While procrastinating on a Biochem problemset, I ran across this interesting article published in Education Week that I think sums up what many of us think about homework: It’s just not that useful. The article explains how most studies barely have any correlation between homework and test scores in high school, and in fact a negative correlation for students in elementary school. In the 1994 and 1999 Trends in Mathematics and Science Study featuring data from 50 countries, researches stated:
“Not only did we fail to find any positive relationships,” but “the overall correlations between national average student achievement and national averages in [amount of homework assigned] are all negative.”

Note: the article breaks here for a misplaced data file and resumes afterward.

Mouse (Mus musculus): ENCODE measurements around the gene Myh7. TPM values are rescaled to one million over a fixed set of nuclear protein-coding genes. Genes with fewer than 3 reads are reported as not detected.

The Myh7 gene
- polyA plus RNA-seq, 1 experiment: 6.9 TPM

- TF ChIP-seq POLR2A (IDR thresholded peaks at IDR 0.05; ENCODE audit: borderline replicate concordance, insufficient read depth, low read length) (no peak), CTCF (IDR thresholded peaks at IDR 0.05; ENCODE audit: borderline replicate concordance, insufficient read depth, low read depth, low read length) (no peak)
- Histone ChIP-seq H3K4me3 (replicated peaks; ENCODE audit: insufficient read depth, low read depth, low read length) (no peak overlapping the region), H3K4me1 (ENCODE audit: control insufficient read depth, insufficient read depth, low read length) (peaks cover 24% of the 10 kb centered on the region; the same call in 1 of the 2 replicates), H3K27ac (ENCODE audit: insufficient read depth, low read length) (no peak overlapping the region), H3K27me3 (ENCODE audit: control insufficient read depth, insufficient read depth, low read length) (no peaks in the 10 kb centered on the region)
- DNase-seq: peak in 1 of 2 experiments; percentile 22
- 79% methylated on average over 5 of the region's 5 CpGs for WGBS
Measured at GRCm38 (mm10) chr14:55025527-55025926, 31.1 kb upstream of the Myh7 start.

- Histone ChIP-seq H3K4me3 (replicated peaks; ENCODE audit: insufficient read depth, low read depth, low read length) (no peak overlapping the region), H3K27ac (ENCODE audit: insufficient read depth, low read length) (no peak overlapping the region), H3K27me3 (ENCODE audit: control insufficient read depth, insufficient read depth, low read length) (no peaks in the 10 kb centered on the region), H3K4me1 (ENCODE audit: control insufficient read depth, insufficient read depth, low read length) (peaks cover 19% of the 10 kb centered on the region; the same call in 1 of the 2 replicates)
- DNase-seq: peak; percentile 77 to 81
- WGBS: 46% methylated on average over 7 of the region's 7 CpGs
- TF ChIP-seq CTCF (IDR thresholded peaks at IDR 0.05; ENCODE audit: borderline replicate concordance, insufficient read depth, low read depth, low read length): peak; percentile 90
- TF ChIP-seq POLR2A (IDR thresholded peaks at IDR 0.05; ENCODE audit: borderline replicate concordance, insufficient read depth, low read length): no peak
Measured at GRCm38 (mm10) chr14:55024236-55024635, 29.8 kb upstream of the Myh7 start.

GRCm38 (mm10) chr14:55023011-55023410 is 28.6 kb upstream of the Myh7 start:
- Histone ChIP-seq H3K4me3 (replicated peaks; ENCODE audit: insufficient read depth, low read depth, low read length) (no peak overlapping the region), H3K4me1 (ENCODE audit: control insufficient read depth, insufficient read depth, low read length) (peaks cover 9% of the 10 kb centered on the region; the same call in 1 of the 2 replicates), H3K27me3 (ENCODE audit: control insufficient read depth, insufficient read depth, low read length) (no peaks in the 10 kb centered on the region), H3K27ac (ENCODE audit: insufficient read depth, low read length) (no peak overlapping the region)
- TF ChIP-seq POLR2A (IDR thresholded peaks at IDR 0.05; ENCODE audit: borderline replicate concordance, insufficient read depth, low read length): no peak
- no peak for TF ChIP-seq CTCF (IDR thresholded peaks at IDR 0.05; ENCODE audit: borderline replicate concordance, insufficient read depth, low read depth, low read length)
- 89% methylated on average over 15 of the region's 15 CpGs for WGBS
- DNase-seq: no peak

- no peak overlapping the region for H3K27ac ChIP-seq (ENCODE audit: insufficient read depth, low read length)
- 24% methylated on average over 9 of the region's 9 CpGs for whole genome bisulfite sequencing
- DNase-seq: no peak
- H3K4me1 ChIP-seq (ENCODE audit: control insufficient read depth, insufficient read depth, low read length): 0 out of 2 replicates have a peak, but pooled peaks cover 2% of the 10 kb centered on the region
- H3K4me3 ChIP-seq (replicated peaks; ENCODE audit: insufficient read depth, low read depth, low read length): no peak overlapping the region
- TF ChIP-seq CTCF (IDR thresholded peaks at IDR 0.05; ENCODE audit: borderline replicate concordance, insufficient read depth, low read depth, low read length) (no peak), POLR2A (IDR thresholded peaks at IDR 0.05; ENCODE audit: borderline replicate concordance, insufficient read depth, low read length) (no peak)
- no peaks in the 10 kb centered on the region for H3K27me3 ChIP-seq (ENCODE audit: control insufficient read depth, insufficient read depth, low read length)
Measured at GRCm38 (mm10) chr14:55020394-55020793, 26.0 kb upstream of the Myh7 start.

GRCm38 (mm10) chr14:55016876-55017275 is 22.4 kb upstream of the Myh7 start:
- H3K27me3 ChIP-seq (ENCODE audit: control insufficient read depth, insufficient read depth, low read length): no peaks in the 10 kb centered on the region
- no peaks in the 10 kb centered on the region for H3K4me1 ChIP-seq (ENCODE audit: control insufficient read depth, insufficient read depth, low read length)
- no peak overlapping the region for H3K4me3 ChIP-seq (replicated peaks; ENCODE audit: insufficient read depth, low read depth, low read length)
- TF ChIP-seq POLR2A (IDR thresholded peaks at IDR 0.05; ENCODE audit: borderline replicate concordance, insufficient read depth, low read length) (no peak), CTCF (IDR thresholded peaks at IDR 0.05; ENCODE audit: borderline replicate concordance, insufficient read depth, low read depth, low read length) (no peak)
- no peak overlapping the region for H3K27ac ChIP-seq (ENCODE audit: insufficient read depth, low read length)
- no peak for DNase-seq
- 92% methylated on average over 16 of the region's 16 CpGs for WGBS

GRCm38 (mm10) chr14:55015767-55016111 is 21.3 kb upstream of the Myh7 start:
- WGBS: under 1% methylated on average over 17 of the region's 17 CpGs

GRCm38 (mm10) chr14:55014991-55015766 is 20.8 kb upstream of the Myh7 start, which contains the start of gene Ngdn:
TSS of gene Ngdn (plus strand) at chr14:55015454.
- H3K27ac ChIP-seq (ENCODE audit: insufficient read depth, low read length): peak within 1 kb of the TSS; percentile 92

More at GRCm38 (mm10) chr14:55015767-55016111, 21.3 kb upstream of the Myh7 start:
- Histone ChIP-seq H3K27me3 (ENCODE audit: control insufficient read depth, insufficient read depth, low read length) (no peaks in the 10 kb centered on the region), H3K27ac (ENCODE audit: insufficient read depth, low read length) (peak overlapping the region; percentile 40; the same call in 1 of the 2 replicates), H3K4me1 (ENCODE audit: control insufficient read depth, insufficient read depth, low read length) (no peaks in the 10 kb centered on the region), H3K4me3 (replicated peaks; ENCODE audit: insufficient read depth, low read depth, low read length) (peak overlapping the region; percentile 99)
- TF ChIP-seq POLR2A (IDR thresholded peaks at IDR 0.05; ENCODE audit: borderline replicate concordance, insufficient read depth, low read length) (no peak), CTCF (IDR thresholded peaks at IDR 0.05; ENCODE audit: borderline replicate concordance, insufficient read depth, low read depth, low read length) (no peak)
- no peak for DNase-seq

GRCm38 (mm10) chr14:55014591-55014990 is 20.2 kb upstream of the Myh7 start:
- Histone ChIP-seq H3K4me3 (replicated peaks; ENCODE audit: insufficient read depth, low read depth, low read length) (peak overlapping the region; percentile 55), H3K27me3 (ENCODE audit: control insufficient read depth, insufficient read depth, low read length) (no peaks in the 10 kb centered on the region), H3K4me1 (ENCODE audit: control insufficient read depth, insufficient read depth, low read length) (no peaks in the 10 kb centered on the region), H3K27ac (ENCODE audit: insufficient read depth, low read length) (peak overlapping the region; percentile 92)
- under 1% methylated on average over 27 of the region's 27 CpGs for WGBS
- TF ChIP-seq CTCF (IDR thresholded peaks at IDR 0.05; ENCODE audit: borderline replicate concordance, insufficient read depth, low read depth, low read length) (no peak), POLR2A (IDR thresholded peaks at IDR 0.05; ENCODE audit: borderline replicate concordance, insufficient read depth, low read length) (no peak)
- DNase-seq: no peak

Yet we keep assigning it in our schools and the amount has been steadily increasing in the past number of years. The article tries to explain this phenomenon with the idea that “homework = practice = learning”. But we’ve all experienced those moments when doing stupid worksheets and extra problems where we think “this is not teaching me ANYTHING”.
“Supporters of homework rarely look at things from the student’s point of view, though; instead, kids are regarded as inert objects to be acted on: Make them practice and they’ll get better. My argument isn’t just that this viewpoint is disrespectful, or that it’s a residue of an outdated stimulus-response psychology. I’m also suggesting it’s counterproductive. Children cannot be made to acquire skills. They aren’t vending machines such that we put in more homework and get out more learning.”
What do you think – is homework valuable?
The Truth about Homework